A Good Time for Wisdom!

We are living in a time of virtually unparalleled crisis, and it is forcing us not only to cope with tragedy -- either our own or that of so many millions of others -- but also to make sense of it and figure it out.  It is easy to come up with simple Pollyanna views that don't take seriously the trauma, and to cite religious mantras that try to make it sound like it is all right, when in fact it is not.  And the reality is, most people very much *don't* want to go down the rabbit hole of deep reflection. I certainly, absolutely, do not think this is a time for despair and complete despondency.  But I do think it is a time for thoughtful reflection, on the state of the world, on our values and priorities as a human race, a nation, a locality, and individuals.  Being in isolation for a couple of months can certainly provide us some opportunity to think about our world, our lives, our own goals and objectives, [...]

Q&A on Heaven and Hell

The following is a Q&A that I have done with my publisher Simon & Schuster for the History in Five page.  You should check it out.  You will get a free ebook!   Here's the site:    You'll see, its an impressive array of authors with intriguing answers to questions about their books. Here's what mine looks like. Why write about the afterlife? What drew you toward the subject of heaven and hell? I was raised as in a Christian household and the literal realities of heaven and hell were taken very seriously.   My personal views intensified when I had a “born again” experience in high school, and eventually headed off to the fundamentalist Moody Bible Institute, where we were trained to evangelize “the lost” (that is, the vast majority of the human race): there was one way to heaven, and the results would be glorious; every other way led to hell and eternal torment. I no longer hold those views, but I have long been struck that so many other people in our world [...]

2020-04-14T09:09:07-04:00April 14th, 2020|Afterlife, Book Discussions|

More of the History Behind the Gospel of John

In the last post I began to discuss what we can know about the history of the community that produced (or that produced someone who produced) the Gospel of John.  My argument is that you can use hints in the Gospel to reconstruct what appears to have happened in the community in which and for which it was produced, and reconstructing what these events were can help make sense of how and why the distinctive views of the Gospel developed (or rather, the *various* views, some found in one of its sources, others in another). To make best sense of this post it will probably be of some use to read the preceding one.  Again I am taking this discussion from my textbook on the New Testament.   ***************************************************************** Stage Three: Against the Synagogue Sociologists have studied a number of religious communities that have been excluded from larger social groups and forced to carry on their communal activities on their own.  The findings of these various studies are of some interest for understanding how the [...]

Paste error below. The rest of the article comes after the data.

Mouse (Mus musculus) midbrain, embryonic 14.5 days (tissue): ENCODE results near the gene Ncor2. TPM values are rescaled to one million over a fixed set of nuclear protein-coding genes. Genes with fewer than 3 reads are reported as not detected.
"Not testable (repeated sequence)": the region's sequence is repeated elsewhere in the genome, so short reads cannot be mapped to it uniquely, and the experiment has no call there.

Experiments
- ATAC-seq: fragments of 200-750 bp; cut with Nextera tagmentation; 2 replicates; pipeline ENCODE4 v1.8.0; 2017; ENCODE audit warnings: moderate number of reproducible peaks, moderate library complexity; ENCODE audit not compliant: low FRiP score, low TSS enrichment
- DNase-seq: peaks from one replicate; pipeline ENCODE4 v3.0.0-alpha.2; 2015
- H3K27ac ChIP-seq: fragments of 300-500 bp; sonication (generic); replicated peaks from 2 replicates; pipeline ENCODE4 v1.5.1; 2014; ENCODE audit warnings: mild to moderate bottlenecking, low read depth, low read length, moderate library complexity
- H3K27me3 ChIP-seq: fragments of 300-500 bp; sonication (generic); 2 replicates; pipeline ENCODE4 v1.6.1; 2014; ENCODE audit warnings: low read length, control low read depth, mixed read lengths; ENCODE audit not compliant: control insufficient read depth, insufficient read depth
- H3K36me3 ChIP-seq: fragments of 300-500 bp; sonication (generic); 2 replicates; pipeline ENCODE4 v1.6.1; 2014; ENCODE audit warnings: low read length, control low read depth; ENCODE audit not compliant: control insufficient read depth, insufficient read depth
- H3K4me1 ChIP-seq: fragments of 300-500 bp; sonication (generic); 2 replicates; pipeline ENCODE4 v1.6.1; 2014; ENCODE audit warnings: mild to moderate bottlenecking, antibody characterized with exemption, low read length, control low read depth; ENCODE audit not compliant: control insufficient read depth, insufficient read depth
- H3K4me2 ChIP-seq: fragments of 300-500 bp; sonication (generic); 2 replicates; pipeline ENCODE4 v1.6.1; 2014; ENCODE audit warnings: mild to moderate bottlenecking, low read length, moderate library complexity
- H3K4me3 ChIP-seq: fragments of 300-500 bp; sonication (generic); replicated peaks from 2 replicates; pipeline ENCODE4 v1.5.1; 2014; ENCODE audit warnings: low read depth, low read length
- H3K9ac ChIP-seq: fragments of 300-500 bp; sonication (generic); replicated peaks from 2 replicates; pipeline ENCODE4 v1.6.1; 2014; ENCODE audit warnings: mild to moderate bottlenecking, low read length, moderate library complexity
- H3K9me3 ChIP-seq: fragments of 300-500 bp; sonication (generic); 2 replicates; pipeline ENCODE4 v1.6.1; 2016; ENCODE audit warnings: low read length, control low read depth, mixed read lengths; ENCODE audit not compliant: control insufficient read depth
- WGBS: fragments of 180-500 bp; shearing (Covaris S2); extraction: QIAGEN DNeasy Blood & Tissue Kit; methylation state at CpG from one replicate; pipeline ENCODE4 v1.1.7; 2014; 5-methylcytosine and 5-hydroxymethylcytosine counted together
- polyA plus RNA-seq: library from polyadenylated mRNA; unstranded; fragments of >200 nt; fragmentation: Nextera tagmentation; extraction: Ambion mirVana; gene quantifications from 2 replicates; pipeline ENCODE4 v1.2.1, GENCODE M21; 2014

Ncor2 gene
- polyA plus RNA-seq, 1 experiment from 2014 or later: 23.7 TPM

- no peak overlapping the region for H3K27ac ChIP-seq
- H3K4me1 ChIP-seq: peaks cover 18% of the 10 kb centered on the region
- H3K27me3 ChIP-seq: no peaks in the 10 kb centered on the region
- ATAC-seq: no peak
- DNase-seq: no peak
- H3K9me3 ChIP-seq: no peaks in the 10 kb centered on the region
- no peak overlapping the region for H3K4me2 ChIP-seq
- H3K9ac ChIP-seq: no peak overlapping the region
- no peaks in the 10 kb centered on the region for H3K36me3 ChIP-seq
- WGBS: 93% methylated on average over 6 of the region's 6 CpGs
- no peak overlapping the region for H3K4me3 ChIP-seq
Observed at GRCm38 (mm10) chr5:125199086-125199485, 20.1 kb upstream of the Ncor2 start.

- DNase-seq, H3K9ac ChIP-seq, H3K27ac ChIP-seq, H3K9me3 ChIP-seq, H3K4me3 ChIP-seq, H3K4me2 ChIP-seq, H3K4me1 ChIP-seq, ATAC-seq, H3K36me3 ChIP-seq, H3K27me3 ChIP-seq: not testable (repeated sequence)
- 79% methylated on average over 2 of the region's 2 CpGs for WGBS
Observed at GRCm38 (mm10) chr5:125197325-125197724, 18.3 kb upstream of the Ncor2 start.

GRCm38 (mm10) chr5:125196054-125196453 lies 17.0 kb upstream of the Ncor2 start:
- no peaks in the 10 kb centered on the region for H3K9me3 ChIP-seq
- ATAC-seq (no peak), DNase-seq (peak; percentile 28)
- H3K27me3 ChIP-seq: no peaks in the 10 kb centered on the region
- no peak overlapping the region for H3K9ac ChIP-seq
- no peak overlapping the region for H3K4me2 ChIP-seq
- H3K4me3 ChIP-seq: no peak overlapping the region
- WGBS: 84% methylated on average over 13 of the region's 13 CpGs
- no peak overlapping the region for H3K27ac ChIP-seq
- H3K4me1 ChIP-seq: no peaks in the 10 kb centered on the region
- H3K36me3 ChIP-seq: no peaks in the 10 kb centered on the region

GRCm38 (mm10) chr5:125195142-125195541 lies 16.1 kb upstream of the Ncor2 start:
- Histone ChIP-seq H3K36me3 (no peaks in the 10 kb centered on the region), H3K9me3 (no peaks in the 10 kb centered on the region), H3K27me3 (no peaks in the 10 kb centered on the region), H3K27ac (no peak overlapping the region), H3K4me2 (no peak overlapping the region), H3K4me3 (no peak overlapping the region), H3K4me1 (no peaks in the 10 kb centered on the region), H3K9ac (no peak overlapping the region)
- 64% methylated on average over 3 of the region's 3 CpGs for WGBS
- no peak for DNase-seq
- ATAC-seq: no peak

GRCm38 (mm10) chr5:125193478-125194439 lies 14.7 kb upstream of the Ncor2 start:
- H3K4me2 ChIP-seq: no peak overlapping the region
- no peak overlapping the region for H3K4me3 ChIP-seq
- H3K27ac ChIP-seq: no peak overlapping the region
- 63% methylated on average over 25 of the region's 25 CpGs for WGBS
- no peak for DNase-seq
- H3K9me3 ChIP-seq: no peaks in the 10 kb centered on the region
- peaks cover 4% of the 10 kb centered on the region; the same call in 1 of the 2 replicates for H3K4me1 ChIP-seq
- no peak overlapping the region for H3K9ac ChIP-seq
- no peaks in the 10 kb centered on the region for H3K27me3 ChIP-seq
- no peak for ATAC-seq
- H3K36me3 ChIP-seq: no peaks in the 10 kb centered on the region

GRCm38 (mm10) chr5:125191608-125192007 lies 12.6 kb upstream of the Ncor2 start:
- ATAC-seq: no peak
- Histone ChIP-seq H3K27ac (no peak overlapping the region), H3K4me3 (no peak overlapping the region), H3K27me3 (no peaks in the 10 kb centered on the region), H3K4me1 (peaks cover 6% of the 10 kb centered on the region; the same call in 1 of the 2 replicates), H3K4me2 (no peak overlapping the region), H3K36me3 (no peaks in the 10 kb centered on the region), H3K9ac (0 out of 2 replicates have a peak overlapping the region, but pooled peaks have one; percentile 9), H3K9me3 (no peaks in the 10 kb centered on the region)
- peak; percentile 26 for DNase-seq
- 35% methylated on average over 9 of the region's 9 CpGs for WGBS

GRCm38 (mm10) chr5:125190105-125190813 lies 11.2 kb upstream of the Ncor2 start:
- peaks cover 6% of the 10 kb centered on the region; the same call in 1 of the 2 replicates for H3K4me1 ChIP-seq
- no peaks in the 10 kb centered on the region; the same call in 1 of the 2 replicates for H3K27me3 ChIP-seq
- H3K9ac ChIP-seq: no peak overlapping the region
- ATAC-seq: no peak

2020-04-13T15:39:19-04:00April 13th, 2020|Canonical Gospels|

Easter Reflection 2020

By all counts, this is the strangest Easter in memory – one of the two most important holy days in the year for over two and a half billion people in the world, the vast majority of whom cannot celebrate it together for the first time in their lives. Even so, for many of these Christians this particular Easter, with the message it brings, could not have come at a better time.  And even for those of who are not Christian, the season brings a powerful message, worth reflecting on. Even as a committed Christian, I always had a surprisingly ambivalent relation to Easter.  For the first thirty years of my life, I was very active in the Church; as a young adult I was not just a faithful attender of church who was engaged in worship and Sunday School, I became actively involved in church ministry as a youth pastor, head of Christian education, assistant pastor, and pastor (of the Princeton Baptist Church).   But I was never as joyful at Easter as everyone else [...]

2020-04-12T10:58:42-04:00April 12th, 2020|Reflections and Ruminations|

The History Behind John’s Gospel

In my previous post I explained that there are different (even divergent) understandings of Jesus in the Gospel of John.  I ended, the post by asking the following:  How does one explain these thematic differences among the stories of John?  Social historians would argue that the history of the community affected the ways that it told its stories about Jesus and that critical events in this history led to changes in the community's understanding of Jesus and his relationship to the people to whom he came.  Scholars who have developed this idea have traced the community's history through three stages. That is where I pick up here, by citing how I lay out the matter in my New Testament textbook discussion of John, and the three stages in the life of the community.  This particular aspect of the question will take two posts.  All of this information is important for my ultimate goal: to explain why scholars have found the theory of a Johannine Community so valuable as a way of explaining what we find [...]